Asking celebrities if they consider themselves feminists has been all the rage for a few years now. Sure, it may just be a trend, and it may be unfair to force every public figure, no matter how young or out-of-touch, to weigh in on these issues. But on the other hand, celebrity culture has played a huge role in bringing feminism to the forefront of everyday conversation. Also, given the surprising stars and entities who most fans would clearly identify as feminist icons who have tried to distance themselves from the word, I guess the question still needs to be asked, and I still find myself immensely relieved at any affirmative response.
Still, if there was ever a property less in need of clarification on this particular issue, Wonder Woman has to be it. Gal Gadot, Patty Jenkins, and Chris Pine gave an interview to EW, and the question came up. Kudos to Gadot for jumping in with no equivocation whatsoever, saying “Wonder Woman is a feminist, of course.“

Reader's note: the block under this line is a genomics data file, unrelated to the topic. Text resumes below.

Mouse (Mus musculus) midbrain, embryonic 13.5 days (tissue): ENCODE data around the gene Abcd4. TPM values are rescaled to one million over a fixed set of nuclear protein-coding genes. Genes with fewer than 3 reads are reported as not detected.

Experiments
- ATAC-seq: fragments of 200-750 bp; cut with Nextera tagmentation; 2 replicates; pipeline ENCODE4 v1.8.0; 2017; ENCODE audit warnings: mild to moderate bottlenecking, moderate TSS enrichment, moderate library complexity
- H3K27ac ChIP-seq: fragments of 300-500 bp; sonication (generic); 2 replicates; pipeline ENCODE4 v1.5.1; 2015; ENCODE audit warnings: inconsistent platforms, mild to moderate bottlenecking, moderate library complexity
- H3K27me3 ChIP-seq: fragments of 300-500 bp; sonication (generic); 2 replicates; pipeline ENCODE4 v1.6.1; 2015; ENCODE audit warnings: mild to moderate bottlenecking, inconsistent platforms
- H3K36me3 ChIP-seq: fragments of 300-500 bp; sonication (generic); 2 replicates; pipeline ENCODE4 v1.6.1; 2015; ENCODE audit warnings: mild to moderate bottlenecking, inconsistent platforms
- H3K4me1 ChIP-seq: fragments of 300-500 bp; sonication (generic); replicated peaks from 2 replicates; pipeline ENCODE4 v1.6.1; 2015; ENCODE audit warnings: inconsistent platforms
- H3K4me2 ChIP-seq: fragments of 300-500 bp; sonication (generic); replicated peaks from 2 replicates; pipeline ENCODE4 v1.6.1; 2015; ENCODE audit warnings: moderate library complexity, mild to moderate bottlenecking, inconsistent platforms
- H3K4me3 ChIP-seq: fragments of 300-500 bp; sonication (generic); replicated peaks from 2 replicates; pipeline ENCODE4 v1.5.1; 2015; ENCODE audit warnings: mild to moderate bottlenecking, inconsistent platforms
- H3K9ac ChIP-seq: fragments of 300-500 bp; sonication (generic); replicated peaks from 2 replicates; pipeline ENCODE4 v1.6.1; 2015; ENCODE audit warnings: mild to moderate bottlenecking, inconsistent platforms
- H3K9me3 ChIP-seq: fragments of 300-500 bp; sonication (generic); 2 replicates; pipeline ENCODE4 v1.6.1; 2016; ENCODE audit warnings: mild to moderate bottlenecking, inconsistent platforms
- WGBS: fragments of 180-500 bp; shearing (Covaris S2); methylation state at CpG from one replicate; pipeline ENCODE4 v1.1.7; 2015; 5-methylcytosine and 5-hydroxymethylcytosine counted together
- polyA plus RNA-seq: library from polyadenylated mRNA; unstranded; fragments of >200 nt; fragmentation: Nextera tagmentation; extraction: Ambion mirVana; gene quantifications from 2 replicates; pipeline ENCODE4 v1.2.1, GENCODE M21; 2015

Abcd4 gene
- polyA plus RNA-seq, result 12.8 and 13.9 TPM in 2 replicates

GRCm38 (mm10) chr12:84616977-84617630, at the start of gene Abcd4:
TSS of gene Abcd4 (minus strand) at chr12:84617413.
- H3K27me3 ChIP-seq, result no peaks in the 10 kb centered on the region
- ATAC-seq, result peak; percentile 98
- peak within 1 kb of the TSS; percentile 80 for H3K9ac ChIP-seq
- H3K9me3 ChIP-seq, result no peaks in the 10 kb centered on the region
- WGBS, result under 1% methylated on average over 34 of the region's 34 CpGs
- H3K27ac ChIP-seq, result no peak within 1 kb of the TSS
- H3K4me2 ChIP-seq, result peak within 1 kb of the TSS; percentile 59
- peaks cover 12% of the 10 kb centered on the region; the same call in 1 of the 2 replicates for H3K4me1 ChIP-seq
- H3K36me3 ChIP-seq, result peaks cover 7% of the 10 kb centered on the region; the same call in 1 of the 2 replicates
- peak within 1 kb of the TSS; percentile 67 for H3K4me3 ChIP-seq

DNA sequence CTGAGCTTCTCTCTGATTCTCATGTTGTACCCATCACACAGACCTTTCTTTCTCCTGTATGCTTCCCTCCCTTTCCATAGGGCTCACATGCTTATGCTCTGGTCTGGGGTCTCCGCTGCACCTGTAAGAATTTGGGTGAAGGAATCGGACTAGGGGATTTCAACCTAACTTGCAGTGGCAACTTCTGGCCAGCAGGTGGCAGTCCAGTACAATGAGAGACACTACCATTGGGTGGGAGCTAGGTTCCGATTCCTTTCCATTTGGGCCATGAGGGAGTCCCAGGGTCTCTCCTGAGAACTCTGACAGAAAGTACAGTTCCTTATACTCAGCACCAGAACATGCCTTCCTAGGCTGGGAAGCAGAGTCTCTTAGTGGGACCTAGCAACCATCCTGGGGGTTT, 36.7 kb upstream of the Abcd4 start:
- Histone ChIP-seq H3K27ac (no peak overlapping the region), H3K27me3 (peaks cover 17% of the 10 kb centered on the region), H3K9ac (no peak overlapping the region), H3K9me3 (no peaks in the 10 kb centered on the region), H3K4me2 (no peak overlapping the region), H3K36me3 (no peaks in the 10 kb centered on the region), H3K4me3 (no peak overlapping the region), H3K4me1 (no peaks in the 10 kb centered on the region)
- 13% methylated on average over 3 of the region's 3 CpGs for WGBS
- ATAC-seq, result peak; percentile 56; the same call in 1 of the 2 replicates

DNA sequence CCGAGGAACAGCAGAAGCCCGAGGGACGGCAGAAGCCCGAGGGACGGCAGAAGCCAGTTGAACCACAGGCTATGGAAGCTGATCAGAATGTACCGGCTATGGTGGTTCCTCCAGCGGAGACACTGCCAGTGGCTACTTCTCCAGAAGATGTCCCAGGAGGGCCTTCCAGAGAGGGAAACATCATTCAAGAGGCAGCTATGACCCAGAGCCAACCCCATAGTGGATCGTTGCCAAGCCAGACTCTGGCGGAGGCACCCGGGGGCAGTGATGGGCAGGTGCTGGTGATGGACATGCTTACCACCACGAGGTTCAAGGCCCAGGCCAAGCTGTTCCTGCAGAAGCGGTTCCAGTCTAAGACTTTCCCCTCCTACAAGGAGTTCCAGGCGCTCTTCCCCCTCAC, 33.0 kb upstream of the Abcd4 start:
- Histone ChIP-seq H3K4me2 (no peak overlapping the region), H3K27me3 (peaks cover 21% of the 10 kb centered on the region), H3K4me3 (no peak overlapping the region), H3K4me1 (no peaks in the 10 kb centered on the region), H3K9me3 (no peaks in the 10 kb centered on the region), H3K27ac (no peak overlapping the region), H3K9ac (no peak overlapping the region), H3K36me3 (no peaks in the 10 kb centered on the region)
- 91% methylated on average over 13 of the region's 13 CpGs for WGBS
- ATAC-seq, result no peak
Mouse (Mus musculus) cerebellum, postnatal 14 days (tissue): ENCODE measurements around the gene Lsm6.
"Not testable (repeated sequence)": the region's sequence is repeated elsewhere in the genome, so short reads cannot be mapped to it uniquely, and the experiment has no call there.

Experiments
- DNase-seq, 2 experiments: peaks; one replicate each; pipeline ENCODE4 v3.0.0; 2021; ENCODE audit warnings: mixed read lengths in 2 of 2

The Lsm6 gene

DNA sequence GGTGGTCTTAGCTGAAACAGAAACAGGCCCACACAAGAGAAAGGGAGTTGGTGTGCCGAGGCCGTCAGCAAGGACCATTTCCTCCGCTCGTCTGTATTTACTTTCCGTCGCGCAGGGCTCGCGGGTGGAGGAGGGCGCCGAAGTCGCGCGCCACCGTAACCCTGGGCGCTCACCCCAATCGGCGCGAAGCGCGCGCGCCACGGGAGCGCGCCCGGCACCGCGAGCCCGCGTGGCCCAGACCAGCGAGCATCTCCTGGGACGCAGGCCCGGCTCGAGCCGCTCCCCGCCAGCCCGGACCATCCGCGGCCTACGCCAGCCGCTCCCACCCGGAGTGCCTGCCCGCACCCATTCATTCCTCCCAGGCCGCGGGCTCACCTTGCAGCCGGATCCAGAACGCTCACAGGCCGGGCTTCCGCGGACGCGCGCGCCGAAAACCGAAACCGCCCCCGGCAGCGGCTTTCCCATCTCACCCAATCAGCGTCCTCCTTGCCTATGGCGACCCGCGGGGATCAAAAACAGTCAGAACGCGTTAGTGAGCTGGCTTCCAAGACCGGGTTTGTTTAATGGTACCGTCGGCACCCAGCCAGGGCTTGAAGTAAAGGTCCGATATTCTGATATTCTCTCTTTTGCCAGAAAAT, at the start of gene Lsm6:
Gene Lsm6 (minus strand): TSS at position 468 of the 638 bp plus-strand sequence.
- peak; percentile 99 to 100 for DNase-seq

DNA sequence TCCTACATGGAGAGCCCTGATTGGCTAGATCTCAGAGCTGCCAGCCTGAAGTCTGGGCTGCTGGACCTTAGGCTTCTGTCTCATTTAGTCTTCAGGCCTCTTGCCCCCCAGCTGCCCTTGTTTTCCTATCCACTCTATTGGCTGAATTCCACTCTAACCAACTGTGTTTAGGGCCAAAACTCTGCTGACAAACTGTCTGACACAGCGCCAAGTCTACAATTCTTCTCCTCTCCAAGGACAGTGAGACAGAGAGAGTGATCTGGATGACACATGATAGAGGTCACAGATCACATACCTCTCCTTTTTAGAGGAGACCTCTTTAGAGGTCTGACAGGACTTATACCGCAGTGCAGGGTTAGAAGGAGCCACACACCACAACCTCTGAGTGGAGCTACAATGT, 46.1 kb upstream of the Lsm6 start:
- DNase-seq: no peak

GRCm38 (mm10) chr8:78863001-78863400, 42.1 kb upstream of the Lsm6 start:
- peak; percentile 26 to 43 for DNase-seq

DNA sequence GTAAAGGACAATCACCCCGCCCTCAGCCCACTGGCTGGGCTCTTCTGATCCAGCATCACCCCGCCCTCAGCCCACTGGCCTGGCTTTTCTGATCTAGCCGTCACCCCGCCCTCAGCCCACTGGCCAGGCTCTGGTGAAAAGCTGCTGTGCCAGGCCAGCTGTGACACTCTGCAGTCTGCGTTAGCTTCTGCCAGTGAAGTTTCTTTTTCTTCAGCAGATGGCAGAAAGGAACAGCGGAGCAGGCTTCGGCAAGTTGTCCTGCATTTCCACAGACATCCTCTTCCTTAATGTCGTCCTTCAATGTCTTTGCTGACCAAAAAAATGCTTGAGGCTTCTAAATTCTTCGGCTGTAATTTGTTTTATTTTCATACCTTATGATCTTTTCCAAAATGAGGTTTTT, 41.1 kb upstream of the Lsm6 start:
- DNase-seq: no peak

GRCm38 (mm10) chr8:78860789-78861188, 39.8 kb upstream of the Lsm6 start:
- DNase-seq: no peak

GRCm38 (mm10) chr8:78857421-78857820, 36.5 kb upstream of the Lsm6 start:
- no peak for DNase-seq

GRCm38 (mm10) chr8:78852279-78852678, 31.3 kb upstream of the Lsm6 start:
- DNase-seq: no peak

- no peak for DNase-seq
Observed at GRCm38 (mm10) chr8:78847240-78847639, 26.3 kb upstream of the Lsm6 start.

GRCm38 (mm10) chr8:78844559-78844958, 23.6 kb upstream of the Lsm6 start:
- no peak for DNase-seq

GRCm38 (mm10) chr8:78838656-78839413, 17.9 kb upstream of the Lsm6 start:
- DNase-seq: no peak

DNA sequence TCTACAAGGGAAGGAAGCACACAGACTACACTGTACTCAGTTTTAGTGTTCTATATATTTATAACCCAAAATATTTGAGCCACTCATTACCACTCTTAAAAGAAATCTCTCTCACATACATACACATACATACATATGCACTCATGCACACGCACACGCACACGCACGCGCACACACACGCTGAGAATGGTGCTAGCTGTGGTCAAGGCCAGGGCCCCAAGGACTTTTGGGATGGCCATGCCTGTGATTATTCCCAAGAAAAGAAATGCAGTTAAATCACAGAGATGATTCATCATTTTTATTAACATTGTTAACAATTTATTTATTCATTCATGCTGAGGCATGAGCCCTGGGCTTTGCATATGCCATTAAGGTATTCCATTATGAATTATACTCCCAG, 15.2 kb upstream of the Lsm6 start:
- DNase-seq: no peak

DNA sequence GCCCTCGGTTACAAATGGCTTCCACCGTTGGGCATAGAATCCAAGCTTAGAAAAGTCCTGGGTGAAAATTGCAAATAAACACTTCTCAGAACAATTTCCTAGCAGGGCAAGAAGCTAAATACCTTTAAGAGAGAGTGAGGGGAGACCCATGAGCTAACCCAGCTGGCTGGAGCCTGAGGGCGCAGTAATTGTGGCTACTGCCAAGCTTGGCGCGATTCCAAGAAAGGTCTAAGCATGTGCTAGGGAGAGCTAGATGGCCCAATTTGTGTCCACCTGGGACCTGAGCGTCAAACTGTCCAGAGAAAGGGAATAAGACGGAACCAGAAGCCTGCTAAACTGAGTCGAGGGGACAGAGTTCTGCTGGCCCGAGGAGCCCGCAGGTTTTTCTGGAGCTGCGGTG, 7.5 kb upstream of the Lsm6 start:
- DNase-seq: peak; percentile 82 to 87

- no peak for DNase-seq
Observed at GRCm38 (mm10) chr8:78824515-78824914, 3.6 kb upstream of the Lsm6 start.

Because when it comes to Wonder Woman and feminism, “of course” is the only appropriate response.
She continued, “I think people have a misconception about what feminism is. People think hairy armpits and women who burn bras and hate men. That’s not it. For me, feminism is all about equality and freedom and [women] choosing what we want to do. If it’s salaries, then we get paid equal to men. It’s not men vs. women or women vs. men.”
Thank you! Feminism is not intrinsically “vs. men.” It is vs. a system that refuses to acknowledge and respect women as equal players, and that can have a ton of different implications. If, to you, it means burning your bra, go for it. If it means making enough money to make sure you can always buy whatever bras you damn well choose, awesome. If it means FFS, men don’t have to talk about their undergarments in every other interview, yup, that’s also feminism.
Gadot goes on to talk about the movie raising questions rather than giving lectures. Not that questions can’t come with a strong prescriptive opinion. “It was important to me that my character would never come and preach about how men should treat women. Or how women should perceive themselves,” she explained. “ It was more about playing oblivious to society’s rules. ‘What do you mean women can’t go into the Parliament? Why?’”
More Details @ The Mary Sue